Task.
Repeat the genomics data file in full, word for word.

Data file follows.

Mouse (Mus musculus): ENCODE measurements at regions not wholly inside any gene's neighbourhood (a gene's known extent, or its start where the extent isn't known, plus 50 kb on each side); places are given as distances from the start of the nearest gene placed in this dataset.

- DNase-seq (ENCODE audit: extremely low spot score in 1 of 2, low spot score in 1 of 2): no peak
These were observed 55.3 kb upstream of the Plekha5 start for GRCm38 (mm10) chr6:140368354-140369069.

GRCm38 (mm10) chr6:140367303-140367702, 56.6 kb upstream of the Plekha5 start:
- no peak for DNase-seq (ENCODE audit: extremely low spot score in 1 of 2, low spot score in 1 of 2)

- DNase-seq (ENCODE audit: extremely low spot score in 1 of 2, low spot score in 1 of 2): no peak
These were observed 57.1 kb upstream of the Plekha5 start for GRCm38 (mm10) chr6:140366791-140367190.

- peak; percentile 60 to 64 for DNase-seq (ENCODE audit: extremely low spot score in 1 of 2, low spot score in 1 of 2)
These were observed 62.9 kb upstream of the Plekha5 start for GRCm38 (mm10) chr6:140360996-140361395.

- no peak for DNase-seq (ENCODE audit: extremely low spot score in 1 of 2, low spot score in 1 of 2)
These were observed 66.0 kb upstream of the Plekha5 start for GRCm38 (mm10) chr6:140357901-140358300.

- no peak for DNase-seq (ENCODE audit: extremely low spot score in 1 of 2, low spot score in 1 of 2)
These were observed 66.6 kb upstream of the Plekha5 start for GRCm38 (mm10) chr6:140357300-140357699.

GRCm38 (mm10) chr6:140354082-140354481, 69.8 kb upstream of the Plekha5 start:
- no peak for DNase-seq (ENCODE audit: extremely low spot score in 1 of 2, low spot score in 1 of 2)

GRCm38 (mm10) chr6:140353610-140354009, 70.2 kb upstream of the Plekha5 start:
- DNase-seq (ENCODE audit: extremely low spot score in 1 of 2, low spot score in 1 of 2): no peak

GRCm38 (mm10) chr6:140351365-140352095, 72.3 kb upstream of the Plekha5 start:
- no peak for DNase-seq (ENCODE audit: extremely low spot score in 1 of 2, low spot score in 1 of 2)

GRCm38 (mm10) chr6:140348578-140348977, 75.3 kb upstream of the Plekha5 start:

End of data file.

Mouse (Mus musculus): ENCODE measurements at regions not wholly inside any gene's neighbourhood (a gene's known extent, or its start where the extent isn't known, plus 50 kb on each side); places are given as distances from the start of the nearest gene placed in this dataset.

- DNase-seq (ENCODE audit: extremely low spot score in 1 of 2, low spot score in 1 of 2): no peak
These were observed 55.3 kb upstream of the Plekha5 start for GRCm38 (mm10) chr6:140368354-140369069.

GRCm38 (mm10) chr6:140367303-140367702, 56.6 kb upstream of the Plekha5 start:
- no peak for DNase-seq (ENCODE audit: extremely low spot score in 1 of 2, low spot score in 1 of 2)

- DNase-seq (ENCODE audit: extremely low spot score in 1 of 2, low spot score in 1 of 2): no peak
These were observed 57.1 kb upstream of the Plekha5 start for GRCm38 (mm10) chr6:140366791-140367190.

- peak; percentile 60 to 64 for DNase-seq (ENCODE audit: extremely low spot score in 1 of 2, low spot score in 1 of 2)
These were observed 62.9 kb upstream of the Plekha5 start for GRCm38 (mm10) chr6:140360996-140361395.

- no peak for DNase-seq (ENCODE audit: extremely low spot score in 1 of 2, low spot score in 1 of 2)
These were observed 66.0 kb upstream of the Plekha5 start for GRCm38 (mm10) chr6:140357901-140358300.

- no peak for DNase-seq (ENCODE audit: extremely low spot score in 1 of 2, low spot score in 1 of 2)
These were observed 66.6 kb upstream of the Plekha5 start for GRCm38 (mm10) chr6:140357300-140357699.

GRCm38 (mm10) chr6:140354082-140354481, 69.8 kb upstream of the Plekha5 start:
- no peak for DNase-seq (ENCODE audit: extremely low spot score in 1 of 2, low spot score in 1 of 2)

GRCm38 (mm10) chr6:140353610-140354009, 70.2 kb upstream of the Plekha5 start:
- DNase-seq (ENCODE audit: extremely low spot score in 1 of 2, low spot score in 1 of 2): no peak

GRCm38 (mm10) chr6:140351365-140352095, 72.3 kb upstream of the Plekha5 start:
- no peak for DNase-seq (ENCODE audit: extremely low spot score in 1 of 2, low spot score in 1 of 2)

GRCm38 (mm10) chr6:140348578-140348977, 75.3 kb upstream of the Plekha5 start: